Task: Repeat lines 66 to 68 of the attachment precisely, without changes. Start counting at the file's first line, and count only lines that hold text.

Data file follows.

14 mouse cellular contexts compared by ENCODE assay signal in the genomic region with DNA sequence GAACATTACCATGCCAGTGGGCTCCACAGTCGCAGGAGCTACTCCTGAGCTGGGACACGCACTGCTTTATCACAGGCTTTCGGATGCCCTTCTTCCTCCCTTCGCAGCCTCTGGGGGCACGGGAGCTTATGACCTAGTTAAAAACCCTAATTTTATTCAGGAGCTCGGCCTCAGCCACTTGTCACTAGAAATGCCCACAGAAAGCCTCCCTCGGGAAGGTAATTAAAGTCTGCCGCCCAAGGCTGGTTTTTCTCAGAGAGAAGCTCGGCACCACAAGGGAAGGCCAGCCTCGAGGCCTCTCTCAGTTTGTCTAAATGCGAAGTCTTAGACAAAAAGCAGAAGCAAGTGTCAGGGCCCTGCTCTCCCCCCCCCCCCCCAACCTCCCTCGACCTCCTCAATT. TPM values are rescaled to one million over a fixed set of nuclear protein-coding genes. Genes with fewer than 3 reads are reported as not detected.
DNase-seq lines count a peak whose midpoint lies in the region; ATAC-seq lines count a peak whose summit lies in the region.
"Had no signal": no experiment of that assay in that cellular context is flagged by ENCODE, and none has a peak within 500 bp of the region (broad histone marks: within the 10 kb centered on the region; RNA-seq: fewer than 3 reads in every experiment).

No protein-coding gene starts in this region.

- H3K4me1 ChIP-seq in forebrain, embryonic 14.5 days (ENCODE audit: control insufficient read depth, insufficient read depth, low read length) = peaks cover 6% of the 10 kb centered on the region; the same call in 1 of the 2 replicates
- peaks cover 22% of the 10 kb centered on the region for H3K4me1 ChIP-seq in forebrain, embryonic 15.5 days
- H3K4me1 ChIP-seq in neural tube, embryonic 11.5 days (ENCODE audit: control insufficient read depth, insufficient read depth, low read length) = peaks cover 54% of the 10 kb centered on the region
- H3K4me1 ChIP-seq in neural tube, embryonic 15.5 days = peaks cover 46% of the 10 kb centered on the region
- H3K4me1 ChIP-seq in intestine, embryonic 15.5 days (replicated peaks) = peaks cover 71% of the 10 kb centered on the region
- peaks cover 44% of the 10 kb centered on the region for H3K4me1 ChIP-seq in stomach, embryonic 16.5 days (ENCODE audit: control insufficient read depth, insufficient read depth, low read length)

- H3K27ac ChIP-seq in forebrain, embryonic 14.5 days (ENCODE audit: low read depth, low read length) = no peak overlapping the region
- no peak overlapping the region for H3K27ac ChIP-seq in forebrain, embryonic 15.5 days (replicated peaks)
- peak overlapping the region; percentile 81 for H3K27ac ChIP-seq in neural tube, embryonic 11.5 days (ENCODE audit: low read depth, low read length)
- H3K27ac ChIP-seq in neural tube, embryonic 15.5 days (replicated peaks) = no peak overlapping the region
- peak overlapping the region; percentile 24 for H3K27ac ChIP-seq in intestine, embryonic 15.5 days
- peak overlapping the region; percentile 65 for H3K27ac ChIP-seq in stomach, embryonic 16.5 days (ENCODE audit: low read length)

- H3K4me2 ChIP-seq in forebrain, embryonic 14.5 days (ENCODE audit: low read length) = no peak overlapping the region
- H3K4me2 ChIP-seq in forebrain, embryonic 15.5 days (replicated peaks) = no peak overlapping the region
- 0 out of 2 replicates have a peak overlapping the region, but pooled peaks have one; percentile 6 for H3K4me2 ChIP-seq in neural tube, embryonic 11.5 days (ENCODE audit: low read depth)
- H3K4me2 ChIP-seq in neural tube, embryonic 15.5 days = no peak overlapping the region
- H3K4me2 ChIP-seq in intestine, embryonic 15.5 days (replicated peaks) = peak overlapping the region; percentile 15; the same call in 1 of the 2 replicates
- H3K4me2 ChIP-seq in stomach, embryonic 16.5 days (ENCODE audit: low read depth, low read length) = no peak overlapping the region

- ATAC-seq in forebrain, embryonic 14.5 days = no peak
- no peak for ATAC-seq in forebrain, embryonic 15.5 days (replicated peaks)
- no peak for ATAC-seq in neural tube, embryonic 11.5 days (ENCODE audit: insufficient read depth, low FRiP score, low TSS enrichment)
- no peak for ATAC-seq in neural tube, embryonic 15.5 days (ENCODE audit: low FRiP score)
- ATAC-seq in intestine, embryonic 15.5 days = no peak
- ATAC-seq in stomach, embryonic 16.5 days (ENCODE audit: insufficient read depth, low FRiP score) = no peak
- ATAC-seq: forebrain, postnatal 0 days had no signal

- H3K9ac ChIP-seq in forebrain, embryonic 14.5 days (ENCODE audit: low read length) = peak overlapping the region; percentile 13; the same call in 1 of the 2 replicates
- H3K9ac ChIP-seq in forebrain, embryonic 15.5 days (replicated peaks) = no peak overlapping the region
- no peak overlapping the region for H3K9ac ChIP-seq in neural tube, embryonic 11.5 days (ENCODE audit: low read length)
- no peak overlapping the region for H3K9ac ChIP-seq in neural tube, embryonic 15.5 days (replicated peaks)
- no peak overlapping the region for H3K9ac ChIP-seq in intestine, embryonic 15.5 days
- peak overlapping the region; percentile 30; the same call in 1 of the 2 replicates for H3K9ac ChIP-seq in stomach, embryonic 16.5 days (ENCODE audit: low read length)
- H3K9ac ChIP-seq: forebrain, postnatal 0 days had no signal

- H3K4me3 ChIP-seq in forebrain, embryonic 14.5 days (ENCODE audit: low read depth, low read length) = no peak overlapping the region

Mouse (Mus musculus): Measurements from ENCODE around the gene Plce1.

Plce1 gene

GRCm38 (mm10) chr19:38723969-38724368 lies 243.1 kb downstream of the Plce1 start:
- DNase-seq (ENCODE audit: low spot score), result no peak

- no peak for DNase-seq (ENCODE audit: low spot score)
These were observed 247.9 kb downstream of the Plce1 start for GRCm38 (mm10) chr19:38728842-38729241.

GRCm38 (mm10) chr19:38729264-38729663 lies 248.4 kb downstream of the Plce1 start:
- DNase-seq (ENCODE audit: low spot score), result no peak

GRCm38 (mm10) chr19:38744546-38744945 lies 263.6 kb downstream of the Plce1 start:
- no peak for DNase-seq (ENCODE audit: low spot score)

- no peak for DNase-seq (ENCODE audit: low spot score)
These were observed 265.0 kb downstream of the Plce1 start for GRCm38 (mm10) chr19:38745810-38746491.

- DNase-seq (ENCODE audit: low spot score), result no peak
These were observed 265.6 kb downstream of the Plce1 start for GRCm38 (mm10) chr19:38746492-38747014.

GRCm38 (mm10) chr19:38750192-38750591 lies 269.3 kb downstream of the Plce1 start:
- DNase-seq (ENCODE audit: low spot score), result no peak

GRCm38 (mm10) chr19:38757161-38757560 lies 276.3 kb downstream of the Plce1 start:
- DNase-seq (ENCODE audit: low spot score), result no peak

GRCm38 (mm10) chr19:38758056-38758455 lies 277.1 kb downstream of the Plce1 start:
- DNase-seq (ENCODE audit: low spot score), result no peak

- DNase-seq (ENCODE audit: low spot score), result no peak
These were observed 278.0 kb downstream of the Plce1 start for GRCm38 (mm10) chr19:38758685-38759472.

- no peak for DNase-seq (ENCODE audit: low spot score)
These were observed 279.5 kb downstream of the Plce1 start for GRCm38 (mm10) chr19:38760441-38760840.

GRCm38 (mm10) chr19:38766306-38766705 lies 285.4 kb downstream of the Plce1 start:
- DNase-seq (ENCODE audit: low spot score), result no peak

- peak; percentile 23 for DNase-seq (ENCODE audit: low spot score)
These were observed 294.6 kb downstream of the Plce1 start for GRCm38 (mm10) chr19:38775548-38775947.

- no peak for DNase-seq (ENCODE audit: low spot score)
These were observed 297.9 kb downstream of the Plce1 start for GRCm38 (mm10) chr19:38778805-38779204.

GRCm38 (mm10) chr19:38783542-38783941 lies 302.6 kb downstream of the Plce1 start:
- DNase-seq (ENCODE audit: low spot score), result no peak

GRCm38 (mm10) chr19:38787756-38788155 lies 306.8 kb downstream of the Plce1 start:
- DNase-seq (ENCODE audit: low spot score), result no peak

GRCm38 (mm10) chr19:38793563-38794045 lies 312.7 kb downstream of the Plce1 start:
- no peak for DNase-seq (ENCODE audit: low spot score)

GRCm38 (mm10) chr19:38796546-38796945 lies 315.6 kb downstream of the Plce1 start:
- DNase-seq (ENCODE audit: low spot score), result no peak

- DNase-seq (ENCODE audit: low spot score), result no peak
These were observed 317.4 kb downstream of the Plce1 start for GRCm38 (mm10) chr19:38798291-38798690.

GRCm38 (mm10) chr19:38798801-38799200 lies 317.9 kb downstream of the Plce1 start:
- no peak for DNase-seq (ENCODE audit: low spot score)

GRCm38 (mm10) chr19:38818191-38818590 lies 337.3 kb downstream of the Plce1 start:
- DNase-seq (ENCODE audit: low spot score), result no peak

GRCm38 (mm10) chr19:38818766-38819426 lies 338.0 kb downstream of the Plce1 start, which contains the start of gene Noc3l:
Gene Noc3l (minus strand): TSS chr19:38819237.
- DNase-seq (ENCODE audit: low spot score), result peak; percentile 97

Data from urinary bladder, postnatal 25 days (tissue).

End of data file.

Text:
- no peak for DNase-seq (ENCODE audit: low spot score)
These were observed 297.9 kb downstream of the Plce1 start for GRCm38 (mm10) chr19:38778805-38779204.

GRCm38 (mm10) chr19:38783542-38783941 lies 302.6 kb downstream of the Plce1 start: